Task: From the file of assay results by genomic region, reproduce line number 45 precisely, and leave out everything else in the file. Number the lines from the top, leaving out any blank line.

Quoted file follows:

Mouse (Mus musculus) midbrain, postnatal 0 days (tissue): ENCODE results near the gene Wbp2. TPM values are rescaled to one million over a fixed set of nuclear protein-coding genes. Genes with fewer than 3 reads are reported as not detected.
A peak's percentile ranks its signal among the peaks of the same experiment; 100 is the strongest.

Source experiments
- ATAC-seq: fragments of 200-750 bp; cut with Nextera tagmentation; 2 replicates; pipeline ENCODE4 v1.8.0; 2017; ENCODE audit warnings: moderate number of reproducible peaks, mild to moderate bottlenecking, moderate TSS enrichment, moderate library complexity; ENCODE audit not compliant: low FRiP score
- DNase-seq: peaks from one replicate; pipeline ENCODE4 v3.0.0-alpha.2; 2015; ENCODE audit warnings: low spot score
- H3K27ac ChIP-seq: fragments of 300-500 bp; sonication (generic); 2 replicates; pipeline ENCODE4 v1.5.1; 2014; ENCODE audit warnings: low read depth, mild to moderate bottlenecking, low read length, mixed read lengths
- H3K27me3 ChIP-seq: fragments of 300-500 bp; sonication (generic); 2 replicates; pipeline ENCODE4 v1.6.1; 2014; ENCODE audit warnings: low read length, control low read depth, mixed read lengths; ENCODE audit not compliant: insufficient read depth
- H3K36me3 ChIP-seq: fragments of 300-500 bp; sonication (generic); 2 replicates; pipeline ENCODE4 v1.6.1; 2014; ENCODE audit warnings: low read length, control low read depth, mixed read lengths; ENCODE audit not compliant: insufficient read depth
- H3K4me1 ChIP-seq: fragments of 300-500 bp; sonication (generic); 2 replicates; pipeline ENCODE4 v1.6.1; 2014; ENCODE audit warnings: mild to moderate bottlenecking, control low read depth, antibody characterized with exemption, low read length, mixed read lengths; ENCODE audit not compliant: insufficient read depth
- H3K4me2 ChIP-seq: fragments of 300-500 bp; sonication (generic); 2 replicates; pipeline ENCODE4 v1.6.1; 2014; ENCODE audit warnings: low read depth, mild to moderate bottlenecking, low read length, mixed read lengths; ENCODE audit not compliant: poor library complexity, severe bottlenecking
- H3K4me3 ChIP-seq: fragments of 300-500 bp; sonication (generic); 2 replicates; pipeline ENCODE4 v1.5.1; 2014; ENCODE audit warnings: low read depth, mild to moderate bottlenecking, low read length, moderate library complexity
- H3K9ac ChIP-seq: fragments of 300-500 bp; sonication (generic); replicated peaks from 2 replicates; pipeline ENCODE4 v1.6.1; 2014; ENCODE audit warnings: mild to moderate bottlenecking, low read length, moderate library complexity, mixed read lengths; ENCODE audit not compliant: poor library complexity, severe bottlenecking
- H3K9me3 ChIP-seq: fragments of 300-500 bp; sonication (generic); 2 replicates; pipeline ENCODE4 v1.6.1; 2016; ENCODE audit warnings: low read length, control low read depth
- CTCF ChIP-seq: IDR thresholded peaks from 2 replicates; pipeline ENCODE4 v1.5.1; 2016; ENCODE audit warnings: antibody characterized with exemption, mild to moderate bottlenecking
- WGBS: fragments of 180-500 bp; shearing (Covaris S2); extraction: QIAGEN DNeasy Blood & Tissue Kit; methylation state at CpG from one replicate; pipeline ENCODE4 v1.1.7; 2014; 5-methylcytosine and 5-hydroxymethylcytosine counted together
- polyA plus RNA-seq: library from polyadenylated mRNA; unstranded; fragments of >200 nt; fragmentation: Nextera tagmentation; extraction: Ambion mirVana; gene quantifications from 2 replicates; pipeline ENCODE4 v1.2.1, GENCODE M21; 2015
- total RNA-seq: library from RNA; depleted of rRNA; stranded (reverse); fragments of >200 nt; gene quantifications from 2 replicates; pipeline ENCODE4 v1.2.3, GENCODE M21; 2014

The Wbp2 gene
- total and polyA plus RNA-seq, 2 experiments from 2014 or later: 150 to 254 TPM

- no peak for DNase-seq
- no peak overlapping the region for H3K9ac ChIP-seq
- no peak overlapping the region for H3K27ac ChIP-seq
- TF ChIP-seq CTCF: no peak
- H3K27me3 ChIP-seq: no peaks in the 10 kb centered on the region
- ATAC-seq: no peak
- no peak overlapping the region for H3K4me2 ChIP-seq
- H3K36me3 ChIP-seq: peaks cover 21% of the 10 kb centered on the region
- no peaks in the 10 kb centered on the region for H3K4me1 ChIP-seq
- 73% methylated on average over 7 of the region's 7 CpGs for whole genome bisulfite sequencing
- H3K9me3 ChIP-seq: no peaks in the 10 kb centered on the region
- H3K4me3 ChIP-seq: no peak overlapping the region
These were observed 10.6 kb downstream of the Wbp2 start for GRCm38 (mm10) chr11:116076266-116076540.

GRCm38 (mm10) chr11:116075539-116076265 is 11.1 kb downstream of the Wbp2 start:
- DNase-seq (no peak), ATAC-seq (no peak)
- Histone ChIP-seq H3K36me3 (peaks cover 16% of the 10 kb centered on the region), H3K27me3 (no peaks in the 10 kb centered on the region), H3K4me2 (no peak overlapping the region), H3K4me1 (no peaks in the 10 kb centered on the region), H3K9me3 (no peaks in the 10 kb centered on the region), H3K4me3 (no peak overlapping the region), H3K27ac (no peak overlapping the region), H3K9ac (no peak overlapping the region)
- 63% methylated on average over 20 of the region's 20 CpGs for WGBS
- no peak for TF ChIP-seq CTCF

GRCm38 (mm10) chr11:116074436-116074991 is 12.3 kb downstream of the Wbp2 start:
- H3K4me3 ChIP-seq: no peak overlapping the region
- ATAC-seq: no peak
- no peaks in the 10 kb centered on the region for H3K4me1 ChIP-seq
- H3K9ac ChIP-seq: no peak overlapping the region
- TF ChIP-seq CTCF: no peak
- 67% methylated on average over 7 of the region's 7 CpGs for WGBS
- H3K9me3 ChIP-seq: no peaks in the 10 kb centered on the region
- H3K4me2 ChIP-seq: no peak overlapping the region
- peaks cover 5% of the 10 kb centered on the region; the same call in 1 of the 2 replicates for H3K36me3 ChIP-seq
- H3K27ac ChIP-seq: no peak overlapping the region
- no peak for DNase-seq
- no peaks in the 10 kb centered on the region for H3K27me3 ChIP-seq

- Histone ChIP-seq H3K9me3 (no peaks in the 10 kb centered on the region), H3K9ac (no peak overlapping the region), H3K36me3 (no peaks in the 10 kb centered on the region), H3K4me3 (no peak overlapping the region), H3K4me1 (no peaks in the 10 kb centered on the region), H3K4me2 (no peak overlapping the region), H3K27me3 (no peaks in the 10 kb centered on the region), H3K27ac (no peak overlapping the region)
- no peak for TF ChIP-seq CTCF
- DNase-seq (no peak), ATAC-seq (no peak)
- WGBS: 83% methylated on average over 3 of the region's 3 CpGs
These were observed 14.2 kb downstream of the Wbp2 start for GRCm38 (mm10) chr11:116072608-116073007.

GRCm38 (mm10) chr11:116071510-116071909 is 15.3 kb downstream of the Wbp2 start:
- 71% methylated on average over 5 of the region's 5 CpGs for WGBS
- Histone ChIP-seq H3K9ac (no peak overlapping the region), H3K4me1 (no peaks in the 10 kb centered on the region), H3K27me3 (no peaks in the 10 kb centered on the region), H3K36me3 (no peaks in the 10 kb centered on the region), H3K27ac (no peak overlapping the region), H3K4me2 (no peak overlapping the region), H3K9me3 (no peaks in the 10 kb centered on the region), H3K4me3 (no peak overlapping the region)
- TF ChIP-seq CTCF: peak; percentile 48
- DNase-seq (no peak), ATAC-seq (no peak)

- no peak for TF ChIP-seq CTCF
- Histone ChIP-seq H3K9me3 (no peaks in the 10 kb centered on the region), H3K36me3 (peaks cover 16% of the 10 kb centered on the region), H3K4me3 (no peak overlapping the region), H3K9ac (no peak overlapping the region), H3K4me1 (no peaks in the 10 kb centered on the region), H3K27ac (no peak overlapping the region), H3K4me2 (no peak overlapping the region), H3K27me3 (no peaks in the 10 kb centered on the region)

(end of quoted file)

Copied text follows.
- H3K9me3 ChIP-seq: no peaks in the 10 kb centered on the region